Courses

Curently taught

Envs 2: Intro to Environmental Science

Offered: Winter

The main objective of this course is to provide an introduction to environmental science, which is a study of the natural world and how it is influenced by, and influences, people. We will examine the physical, biological, chemical and other natural sciences at a moderate level of intensity. This is an introduction to a wide variety of environmental topics, many of which you can explore in greater depth in other courses. There will be two 65-minute exams during class time and a final exam. Two environmental problem sets will be assigned to give hands-on experience in examining environmental issues, making calculations, and reaching conclusions. The completion of an audit of your residential and transportation energy use will help you gain a greater understanding of energy dynamics in human systems.

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Envs 12: Energy and the Environment

Offered: Spring

Energy production and use are responsible for many environmental problems including urban air pollution, the contamination of waterways, global climate change and environmental inequities. In 2015, global climate change, fluctuating energy prices, the benefitsand consequences of natural gas fracking and the increase in use of solar generated electricity have been receiving the most attention.

This course will consider the benefits that might come from an increase in the use of renewable energy sources and the consequences of using fossil fuels on the natural environment. We will ask what actions and behaviors—if any—will ultimately precipitate transitions away from fossil fuels to renewable energy sources and a more sustainable society. We will address these ideas by examining energy basics—physical laws governing energy, the current US energy portfolio, and the effects of conventional energy on the natural environment—as well as potential future energy sources. The goal of this course is to provide an understanding of the current energy situation and the natural and applied science challenges that confront our developed country in achieving a sustainable energy future. Distributive: TAS.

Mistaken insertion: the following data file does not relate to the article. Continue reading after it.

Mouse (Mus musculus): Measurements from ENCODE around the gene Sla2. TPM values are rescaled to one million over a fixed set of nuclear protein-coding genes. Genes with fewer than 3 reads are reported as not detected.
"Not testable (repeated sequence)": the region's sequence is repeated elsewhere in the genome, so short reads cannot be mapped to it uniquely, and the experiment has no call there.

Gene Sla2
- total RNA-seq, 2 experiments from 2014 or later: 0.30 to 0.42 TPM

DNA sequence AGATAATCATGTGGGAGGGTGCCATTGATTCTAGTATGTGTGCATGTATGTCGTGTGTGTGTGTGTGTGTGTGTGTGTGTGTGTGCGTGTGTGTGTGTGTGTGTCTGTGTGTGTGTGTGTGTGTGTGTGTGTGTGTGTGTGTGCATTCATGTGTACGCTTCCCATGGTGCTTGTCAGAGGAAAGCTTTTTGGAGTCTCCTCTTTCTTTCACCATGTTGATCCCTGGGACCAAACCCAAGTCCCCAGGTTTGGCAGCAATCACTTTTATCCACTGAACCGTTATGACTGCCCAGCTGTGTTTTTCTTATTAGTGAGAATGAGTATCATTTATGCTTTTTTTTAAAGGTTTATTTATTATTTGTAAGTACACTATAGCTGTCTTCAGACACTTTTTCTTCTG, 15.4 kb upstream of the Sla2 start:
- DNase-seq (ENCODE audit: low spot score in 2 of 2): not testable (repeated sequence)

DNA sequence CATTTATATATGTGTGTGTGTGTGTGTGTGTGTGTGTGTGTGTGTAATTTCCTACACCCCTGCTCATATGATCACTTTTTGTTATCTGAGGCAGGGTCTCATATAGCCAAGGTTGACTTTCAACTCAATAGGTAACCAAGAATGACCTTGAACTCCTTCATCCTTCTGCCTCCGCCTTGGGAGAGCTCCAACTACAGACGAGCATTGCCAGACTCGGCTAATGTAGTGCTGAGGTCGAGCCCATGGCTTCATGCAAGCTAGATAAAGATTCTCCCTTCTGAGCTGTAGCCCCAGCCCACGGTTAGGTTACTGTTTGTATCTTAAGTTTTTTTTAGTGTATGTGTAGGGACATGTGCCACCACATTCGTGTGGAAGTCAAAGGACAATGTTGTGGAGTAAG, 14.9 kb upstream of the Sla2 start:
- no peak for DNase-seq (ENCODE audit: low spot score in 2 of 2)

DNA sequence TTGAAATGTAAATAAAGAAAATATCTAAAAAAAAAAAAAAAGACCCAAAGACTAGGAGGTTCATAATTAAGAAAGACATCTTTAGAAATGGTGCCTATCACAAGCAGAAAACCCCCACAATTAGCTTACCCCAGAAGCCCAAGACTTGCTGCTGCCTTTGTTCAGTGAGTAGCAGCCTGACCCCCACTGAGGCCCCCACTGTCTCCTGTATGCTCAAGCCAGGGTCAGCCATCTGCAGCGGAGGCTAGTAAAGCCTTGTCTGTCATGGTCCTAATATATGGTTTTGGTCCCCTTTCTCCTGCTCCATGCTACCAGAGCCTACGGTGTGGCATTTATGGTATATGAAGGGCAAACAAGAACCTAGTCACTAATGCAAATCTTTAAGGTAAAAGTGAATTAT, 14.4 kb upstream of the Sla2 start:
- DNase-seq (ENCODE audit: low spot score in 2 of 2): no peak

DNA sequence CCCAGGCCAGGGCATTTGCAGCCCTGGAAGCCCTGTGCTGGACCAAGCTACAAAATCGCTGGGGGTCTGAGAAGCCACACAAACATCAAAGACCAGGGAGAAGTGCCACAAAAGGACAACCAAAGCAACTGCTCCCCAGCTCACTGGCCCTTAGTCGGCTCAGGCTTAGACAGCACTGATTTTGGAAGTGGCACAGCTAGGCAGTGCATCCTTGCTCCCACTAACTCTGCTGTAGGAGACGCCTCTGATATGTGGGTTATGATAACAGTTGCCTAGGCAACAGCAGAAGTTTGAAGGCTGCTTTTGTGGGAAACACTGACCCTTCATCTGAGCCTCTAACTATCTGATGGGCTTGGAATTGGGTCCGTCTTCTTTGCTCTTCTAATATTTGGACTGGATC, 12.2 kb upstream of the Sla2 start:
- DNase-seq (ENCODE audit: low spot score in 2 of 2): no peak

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Envs 89: Forest Biogeochemistry

Offered: Fall

This seminar will examine elemental cycling and related biogeochemical processes in terrestrial ecosystems, with a strong focus on forests of the temperate zone. The objective is to gain a thorough and current understanding of forest biogeochemistry, with emphasis on cycling of the major elements carbon and nitrogen, and the trace elements mercury and lead. The interaction of disturbed and undisturbed forests with a changing global environment will be a major topic of study throughout the course. This course fulfills the Science (SCI) distributive.

In Winter, 2014, Forest Biogeochemistry will pay particular attention to managing temperate forests for maximum carbon storage and understanding disturbance effects on carbon and mercury cycling.

The required text will be used as a reference. Class meetings will be taught somewhat like a graduate seminar. More class time will be spent discussing articles from the peer-reviewed literature, with presentations by class participants, than in formal lecture.

Each class meeting will begin with a general presentation of the topic by the instructor and an examination of at least one “classic” paper from the literature. Then a preselected paper—which everyone has read prior to class--will be presented by a member of the class. That will lead into a general discussion. By the end of class, brand-new papers just published or not-yet-out will be introduced and briefly discussed.